The intermediate type is observed quite rarely and is formed with contractures of the plantar muscles due to shortening of the plantar aponeurosis (with Lederose disease) or wearing shoes with excessively rigid soles. With the anterior type, there is a forced extension of the foot with support only on the fingertips. The anterior arch of the foot is lowered, the heel is located above the anterior parts of the foot. Violation of the relationship between the posterior and anterior divisions is partially eliminated under the weight of the body.
Due to the increase in the height of the arch with all types of hollow foot, the load is redistributed to various departments of this anatomical formation: the middle part is not loaded enough, and the heel hillock and the heads of the metatarsal bones, on the contrary, suffer from constant overload. The fingers are gradually deformed, taking a claw-like or hammer-like shape, the main phalanges are raised up, and the nail ones are strongly bent. Painful corns form at the base of the fingers.
However, an increase in the arch of the foot does not always entail the above consequences. In some cases, a very high arched vault is detected in perfectly healthy people. As a rule, in such cases, the shape of the foot is inherited, is a distinctive family trait, does not cause functional disorders and secondary deformities. In such cases, a change in the shape of the foot is considered as a variant of the norm, no treatment is required.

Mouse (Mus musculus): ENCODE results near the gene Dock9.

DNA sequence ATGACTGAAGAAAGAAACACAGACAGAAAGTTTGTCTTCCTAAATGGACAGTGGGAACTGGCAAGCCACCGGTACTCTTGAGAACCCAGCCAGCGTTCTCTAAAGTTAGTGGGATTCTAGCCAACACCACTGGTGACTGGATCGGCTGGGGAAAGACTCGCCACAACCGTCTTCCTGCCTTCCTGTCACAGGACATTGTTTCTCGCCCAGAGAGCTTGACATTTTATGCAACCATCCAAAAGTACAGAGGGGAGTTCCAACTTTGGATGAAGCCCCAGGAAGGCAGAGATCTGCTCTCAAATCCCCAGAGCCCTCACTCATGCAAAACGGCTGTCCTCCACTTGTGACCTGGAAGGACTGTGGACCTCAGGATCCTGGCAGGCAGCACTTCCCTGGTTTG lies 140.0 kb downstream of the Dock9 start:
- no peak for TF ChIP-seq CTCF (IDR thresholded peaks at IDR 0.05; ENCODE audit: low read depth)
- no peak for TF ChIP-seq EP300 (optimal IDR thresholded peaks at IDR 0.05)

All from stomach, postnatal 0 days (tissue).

The patient complains of rapid fatigue when walking, pain in the feet and ankle joints. Many patients note that they experience significant difficulties in choosing comfortable shoes. The examination reveals an increase in the height of the inner and outer arch, expansion, flatness and some reduction of the anterior parts of the foot, deformation of the fingers, as well as painful calluses (more often in the area of the little finger and at the base of the I finger). Often there is more or less pronounced stiffness of the foot.